The first task you have to figure out lens compatibility is to find out what lens mount your camera body uses. Pentax 35mm film SLRs and dSLRs use the Pentax K mount.
The second task is to find out what lens mounts the lenses are using, and whether or not it’s Pentax K. That may be harder than it sounds :). But all of the lenses on your list are from 3rd party lens manufacturers (i.e., not someone who makes the same brand of camera), so you have to be extra careful because 3rd party lens manufacturers like Sigma often make the same lens in multiple mounts. And a brand like Vivitar is often used to rebrand many different generic lens manufacturers. You’ll probably have to google each lens model specifically, or look very closely at the sale listings to see if they’re Pentax K. And you may also want to consult a visual lens mount guide like this or this.
The third and final task is to find out how much function the lens will give you. There are often reasons 3rd-party lenses can be found super-cheap on the used market, since OEM camera manufacturers have no vested interest in maintaining compatibility with 3rd-party lenses for functions like autofocus. And a mount like Pentax K or Nikon F, which have been around for decades often can encompass a myriad of quirks and incompatibilities as the mount and its electronic communication has been modified through the years. Googling “Pentax Lens compatibility” resulted in this chart, which charts out Pentax lens compatibility by specific Pentax bodies. And Ricoh themselves have a chart on the functional differences between versions of the K-mount.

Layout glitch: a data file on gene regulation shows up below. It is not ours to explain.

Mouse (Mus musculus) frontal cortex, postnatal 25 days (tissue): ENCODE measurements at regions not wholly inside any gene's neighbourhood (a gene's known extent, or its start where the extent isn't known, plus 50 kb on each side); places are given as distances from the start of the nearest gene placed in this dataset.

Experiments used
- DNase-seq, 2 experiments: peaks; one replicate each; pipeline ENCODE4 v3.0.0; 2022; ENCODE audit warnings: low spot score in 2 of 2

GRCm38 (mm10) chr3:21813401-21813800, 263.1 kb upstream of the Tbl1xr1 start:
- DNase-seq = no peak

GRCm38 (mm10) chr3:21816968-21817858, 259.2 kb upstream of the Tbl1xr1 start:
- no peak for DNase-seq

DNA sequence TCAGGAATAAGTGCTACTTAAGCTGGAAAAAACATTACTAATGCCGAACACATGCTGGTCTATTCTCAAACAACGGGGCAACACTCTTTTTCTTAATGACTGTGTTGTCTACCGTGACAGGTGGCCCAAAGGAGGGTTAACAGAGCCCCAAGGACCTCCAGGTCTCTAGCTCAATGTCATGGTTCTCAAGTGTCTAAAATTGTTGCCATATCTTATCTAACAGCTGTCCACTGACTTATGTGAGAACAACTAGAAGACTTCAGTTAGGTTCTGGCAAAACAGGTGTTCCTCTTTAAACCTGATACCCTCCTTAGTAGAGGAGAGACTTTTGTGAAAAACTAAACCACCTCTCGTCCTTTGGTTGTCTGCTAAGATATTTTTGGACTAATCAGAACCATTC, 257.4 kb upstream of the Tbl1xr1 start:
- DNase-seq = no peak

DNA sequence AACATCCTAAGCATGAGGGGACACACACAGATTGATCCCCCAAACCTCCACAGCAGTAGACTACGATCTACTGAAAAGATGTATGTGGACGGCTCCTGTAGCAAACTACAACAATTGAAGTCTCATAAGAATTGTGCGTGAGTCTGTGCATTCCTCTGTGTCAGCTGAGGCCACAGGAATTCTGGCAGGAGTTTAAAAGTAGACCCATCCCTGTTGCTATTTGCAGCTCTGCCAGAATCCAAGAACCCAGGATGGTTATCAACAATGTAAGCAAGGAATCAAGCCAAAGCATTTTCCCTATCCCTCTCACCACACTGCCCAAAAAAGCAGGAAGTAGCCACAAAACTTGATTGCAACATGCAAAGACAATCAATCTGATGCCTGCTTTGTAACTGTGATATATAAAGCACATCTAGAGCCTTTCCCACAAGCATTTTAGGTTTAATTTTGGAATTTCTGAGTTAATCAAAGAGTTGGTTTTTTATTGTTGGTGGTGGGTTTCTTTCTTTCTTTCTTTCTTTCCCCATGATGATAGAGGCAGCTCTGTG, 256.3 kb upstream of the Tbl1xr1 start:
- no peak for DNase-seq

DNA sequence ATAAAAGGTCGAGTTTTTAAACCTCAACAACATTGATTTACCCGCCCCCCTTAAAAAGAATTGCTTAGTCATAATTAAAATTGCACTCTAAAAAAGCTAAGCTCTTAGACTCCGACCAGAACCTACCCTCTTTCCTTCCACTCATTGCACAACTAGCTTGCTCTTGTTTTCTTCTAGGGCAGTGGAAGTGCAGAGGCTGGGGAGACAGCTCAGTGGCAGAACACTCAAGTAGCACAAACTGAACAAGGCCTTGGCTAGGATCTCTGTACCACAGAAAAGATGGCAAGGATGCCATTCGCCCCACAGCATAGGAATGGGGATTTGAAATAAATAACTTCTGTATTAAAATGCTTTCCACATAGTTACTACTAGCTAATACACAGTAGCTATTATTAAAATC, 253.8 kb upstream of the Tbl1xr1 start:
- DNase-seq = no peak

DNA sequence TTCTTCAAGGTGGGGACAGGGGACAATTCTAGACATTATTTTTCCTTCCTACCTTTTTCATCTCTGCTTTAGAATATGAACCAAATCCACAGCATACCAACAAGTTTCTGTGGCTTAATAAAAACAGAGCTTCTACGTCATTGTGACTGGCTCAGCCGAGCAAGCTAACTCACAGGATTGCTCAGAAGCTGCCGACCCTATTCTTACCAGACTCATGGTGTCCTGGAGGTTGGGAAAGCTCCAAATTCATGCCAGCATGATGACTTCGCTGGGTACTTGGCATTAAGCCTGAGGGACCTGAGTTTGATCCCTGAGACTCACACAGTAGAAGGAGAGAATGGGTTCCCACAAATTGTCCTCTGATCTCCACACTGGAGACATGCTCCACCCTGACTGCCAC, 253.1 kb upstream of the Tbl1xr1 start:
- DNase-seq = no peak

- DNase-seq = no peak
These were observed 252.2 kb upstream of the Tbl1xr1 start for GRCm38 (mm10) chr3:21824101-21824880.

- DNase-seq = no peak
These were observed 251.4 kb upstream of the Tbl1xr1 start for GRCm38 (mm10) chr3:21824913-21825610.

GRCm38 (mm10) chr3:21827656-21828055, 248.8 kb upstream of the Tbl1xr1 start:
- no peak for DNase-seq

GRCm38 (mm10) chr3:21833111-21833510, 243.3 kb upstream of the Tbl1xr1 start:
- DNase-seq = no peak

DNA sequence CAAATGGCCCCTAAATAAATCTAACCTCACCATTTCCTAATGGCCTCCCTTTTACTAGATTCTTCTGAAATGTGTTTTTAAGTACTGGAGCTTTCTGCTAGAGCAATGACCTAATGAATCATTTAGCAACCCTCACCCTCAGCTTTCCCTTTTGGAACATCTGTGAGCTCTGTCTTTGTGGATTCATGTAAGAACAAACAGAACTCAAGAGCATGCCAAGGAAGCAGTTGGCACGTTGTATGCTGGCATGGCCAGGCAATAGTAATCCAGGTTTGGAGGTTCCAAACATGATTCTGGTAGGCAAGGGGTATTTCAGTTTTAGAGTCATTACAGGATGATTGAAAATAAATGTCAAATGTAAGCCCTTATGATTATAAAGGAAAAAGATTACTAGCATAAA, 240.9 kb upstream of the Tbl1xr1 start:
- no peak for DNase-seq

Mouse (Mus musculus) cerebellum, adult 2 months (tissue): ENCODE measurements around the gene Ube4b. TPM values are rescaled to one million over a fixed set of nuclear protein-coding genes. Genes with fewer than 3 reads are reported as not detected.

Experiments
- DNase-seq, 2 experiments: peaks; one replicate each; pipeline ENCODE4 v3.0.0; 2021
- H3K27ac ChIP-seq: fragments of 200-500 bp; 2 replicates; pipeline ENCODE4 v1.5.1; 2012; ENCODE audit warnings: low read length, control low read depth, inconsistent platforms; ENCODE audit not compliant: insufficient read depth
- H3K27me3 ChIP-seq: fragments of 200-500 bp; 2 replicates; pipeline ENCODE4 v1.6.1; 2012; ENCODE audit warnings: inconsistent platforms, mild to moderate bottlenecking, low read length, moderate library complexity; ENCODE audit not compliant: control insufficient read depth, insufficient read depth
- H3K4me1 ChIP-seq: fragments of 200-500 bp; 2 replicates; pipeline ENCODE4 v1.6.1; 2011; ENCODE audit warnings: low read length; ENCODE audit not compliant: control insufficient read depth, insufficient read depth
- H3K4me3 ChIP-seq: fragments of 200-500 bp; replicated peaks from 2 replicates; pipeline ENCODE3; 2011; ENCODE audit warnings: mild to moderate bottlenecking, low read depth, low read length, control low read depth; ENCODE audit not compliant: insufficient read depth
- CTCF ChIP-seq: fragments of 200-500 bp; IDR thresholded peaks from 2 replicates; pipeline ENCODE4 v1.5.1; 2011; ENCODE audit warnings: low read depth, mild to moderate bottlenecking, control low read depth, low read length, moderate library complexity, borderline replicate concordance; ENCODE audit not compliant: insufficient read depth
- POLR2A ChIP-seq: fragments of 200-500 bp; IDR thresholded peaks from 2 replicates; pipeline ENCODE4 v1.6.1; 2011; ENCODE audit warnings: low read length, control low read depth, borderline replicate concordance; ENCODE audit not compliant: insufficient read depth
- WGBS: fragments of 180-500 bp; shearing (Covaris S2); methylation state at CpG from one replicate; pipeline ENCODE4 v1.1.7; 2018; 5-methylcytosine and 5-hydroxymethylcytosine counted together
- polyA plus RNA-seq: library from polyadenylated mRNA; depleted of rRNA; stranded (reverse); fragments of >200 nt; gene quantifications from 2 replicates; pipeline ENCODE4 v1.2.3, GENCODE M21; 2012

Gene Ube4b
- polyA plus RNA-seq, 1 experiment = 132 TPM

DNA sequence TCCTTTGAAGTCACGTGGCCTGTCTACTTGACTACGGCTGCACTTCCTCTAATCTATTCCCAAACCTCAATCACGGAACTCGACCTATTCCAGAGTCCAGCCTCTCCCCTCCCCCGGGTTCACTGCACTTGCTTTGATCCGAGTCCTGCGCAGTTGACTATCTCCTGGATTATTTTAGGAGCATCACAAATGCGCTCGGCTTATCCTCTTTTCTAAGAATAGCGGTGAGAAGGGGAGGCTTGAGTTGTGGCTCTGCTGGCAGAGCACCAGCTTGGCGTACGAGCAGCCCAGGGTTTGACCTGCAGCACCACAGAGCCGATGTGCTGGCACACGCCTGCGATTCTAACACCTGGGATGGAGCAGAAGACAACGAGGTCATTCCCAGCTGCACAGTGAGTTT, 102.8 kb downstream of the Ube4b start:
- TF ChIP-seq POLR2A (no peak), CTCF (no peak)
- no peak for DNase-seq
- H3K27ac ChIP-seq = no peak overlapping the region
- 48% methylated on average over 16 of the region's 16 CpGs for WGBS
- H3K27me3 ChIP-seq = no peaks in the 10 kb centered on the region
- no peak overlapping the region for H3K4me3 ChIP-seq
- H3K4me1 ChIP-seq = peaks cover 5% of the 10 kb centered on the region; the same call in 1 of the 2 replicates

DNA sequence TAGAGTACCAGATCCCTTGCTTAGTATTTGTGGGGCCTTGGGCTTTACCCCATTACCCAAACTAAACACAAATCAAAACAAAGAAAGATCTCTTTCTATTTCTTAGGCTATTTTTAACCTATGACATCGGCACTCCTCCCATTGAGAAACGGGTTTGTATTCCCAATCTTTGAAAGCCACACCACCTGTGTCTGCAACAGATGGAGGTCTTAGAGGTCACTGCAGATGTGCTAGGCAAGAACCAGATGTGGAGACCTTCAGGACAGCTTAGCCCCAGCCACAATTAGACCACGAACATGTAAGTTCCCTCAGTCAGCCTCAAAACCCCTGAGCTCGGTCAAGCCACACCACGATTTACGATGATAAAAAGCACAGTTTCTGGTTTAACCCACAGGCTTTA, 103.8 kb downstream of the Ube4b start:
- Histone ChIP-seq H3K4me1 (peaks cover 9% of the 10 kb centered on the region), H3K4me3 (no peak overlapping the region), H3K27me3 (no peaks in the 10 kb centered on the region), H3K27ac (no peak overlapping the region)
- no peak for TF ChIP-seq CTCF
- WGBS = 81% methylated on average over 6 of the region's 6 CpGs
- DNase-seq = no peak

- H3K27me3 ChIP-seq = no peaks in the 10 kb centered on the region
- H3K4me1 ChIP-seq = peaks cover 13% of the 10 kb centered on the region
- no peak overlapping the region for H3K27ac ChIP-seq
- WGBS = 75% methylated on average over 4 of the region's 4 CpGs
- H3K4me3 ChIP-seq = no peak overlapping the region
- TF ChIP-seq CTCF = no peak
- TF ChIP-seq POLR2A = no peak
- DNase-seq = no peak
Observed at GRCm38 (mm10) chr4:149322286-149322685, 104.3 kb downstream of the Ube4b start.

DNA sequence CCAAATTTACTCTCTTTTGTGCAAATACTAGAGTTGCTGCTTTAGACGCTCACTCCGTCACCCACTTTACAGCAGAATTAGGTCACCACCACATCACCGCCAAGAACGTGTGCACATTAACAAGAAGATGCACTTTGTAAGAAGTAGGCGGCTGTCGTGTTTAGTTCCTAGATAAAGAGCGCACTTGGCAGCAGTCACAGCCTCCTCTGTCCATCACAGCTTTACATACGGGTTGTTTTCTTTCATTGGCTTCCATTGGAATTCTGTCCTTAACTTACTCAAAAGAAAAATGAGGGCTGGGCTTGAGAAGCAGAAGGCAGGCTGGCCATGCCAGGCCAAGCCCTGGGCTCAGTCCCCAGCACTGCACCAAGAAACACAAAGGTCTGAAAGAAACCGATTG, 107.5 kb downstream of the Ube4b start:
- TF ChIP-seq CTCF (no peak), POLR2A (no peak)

It may come down to individually googling each lens with “K-x” to see if someone has mentioned the lens works or doesn’t work (or how much), but it may also be you’re just out of luck and will have to buy the lens to see if it works.